Space

Smaller storms may be feeding Jupiter's Great Red Spot

Smaller storms may be feeding ...
Portrait of Jupiter captured by the Hubble Space Telescope in June 2019
Portrait of Jupiter captured by the Hubble Space Telescope in June 2019
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Image of the Great Red Spot taken using Juno's JunoCam instrument, showing flakes of red clouds being torn away from the planet-sized storm
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Image of the Great Red Spot taken using Juno's JunoCam instrument, showing flakes of red clouds being torn away from the planet-sized storm
Portrait of Jupiter captured by the Hubble Space Telescope in June 2019
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Portrait of Jupiter captured by the Hubble Space Telescope in June 2019

Jupiter’s Great Red Spot may be stealing energy away from the smaller storms that careen into it on a regular basis, according to the results of a new study. While on the surface these dramatic interactions seem to be damaging the iconic atmospheric feature, they may actually be keeping it stable, and increasing its lifespan in the process.

The Great Red Spot (GRS) is, without question, one of the most awe-inspiring sights of our solar system. It is roughly twice the size of Earth, and astronomers know from telescopic observations that it has raged continuously for at least 150 years, though it has probably been around much longer than that.

It is in its most basic form a vast anticyclone spinning around a high atmospheric pressure center. It extends roughly 200 km (125 miles) below the cloud surface, and has peripheral winds on the outer edge of the storm that travel at an unearthly 540 km/h (335 mph).

In short, its a monster.

But despite its seemingly immutable stature, the GRS will not last forever. In 1879 the storm was estimated to be around 40,000 km (24,850 miles) in length. However, present day estimates place the size of the GRS at roughly 15,000 km (9,320 miles) from end to end.

Part of this apparent reduction in size may be down to its interactions with the many smaller storms that roam the cloud sea of Jupiter. Since 2019 dozens of storms have slammed into the GRS, apparently further threatening its survival, with the collisions often resulting in large ribbons of reddish cloud being shredded away from the great vortex.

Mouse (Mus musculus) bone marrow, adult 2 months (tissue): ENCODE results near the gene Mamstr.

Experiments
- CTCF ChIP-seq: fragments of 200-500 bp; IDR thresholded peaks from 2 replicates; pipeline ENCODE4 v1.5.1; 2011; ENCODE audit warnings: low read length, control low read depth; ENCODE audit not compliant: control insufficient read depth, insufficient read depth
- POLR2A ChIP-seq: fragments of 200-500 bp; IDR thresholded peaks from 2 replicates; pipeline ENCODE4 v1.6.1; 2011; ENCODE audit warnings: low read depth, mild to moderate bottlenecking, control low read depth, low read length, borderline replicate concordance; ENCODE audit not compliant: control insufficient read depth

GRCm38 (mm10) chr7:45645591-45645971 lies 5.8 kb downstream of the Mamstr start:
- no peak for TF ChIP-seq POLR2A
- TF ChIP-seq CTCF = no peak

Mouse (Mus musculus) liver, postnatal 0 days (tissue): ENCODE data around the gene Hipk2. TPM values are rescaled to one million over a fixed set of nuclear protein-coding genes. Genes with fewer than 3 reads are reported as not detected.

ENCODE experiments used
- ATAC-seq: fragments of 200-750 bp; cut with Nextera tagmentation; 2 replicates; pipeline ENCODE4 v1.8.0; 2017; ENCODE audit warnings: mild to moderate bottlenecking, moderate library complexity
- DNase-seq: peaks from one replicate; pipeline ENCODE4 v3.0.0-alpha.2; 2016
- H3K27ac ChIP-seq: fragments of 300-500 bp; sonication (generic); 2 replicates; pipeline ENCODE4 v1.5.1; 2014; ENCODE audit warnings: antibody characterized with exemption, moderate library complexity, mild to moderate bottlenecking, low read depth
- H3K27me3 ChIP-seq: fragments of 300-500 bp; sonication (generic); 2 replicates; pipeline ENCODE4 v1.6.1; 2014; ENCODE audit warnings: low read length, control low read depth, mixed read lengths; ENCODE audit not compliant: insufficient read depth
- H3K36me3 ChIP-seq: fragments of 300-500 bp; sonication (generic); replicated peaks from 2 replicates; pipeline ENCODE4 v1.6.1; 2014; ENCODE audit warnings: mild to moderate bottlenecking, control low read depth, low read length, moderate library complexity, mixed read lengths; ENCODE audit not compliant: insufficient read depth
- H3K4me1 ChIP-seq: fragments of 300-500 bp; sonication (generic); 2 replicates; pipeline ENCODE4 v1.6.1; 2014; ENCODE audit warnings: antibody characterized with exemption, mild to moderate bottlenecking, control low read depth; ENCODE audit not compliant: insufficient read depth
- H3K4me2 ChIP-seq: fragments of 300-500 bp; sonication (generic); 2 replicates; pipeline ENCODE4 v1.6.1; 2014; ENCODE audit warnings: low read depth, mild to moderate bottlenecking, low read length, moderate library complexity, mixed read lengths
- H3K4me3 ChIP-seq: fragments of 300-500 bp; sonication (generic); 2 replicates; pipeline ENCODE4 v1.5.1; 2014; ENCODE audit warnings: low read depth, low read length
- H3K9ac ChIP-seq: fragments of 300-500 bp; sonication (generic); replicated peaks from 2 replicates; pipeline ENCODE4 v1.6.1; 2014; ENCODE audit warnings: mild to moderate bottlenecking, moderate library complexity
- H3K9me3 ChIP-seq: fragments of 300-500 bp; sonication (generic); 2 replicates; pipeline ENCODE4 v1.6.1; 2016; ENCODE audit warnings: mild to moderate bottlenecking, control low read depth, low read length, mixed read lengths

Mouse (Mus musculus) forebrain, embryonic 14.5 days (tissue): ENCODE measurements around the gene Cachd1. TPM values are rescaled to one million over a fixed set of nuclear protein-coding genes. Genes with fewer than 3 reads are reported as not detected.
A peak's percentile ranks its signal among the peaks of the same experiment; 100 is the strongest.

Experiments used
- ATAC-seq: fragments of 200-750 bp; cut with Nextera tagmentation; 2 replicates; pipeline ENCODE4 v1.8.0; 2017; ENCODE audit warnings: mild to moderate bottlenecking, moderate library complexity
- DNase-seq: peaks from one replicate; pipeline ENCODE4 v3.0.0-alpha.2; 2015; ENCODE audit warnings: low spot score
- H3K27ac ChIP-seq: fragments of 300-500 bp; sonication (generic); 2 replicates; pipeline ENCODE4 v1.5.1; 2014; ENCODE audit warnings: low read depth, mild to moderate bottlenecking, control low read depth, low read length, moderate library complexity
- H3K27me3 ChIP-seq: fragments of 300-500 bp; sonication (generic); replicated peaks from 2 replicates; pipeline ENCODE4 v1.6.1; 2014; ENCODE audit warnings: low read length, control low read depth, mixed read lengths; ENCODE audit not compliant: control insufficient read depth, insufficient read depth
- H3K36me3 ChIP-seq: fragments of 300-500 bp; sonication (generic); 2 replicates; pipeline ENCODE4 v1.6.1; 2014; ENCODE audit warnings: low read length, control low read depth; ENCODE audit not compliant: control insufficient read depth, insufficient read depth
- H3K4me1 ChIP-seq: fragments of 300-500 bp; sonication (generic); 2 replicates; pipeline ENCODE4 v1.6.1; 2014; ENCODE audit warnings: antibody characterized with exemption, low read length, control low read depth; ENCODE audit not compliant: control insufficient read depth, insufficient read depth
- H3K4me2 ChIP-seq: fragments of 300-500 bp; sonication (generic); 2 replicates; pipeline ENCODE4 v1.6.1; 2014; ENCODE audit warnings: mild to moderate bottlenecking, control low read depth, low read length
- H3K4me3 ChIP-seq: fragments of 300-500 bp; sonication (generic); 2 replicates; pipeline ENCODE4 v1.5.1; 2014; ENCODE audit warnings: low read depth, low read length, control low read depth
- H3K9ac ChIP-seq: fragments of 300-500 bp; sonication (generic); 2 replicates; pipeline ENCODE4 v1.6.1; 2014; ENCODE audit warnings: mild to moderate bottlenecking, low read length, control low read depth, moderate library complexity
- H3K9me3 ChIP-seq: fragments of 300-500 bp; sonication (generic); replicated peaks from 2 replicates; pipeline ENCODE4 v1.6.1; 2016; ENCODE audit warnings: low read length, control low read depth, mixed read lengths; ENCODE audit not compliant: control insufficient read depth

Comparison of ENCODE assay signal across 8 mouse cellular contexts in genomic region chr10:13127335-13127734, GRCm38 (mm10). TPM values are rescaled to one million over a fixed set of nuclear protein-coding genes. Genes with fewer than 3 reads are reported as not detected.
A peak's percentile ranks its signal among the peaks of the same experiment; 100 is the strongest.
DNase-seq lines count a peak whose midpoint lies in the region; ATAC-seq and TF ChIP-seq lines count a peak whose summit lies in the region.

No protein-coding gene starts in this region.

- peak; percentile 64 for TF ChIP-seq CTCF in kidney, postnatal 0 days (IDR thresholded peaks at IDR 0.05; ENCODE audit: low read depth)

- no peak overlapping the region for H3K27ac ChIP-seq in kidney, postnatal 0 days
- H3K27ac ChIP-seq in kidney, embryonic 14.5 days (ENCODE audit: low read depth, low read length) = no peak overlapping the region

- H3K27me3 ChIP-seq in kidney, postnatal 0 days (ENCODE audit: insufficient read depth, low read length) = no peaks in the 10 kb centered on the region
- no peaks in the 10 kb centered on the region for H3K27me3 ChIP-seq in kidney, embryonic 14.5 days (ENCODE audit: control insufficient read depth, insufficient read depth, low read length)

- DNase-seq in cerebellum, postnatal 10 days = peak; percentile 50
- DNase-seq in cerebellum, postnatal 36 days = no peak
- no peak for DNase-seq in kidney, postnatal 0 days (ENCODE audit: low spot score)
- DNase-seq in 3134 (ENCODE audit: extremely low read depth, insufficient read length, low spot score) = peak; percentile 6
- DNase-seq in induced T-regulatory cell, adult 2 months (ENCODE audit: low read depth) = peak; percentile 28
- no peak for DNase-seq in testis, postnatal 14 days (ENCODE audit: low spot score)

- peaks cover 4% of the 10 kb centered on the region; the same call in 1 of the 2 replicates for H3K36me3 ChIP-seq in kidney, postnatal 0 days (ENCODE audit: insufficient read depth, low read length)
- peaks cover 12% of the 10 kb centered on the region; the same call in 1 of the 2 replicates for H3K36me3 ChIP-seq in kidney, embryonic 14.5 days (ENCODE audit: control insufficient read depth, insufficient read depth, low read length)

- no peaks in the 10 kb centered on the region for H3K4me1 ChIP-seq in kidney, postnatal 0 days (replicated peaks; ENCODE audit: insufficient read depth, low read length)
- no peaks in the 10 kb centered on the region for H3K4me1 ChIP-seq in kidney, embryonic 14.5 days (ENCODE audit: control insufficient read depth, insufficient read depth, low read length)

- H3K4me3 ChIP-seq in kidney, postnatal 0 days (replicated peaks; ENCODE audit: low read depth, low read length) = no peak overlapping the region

However, according to a newly published study, these dramatic interactions may actually be helping to ensure the long term survival of the iconic storm. The authors of the paper drew on images captured by the Hubble Space Telescope, the Juno spacecraft (which is currently orbiting Jupiter), and a host of images captured by amateur astronomers.

An analysis of the images, and numerical simulations run by the team, revealed that the smaller storms first passed through the fast moving outer perimeter of the larger vortex before going on to circle around the vast structure.

According to the authors of the study, the physical damage observed wherein material is shredded away from the GRS is likely only surface deep, and is not heavily affecting the deeper structure of the storm.

However, the interactions did have other observable effects. For one the collisions led to a transient shift in the atmospheric feature’s usually steady 90-day longitudinal oscillation pattern.

Furthermore, it was observed that there was a transfer of energy between the larger and smaller storms. This resulted in the GRS’s internal rotation velocity increasing at the expense of the smaller vortexes. This increase in rotational energy could make the storm more stable, which in turn would help ensure the long-term survival of the great storm, which remains to this day one of the greatest mysteries of our solar system.

A paper on the research has been published in the Journal of Geophysical Research: Planets.

Source: American Geophysical Union

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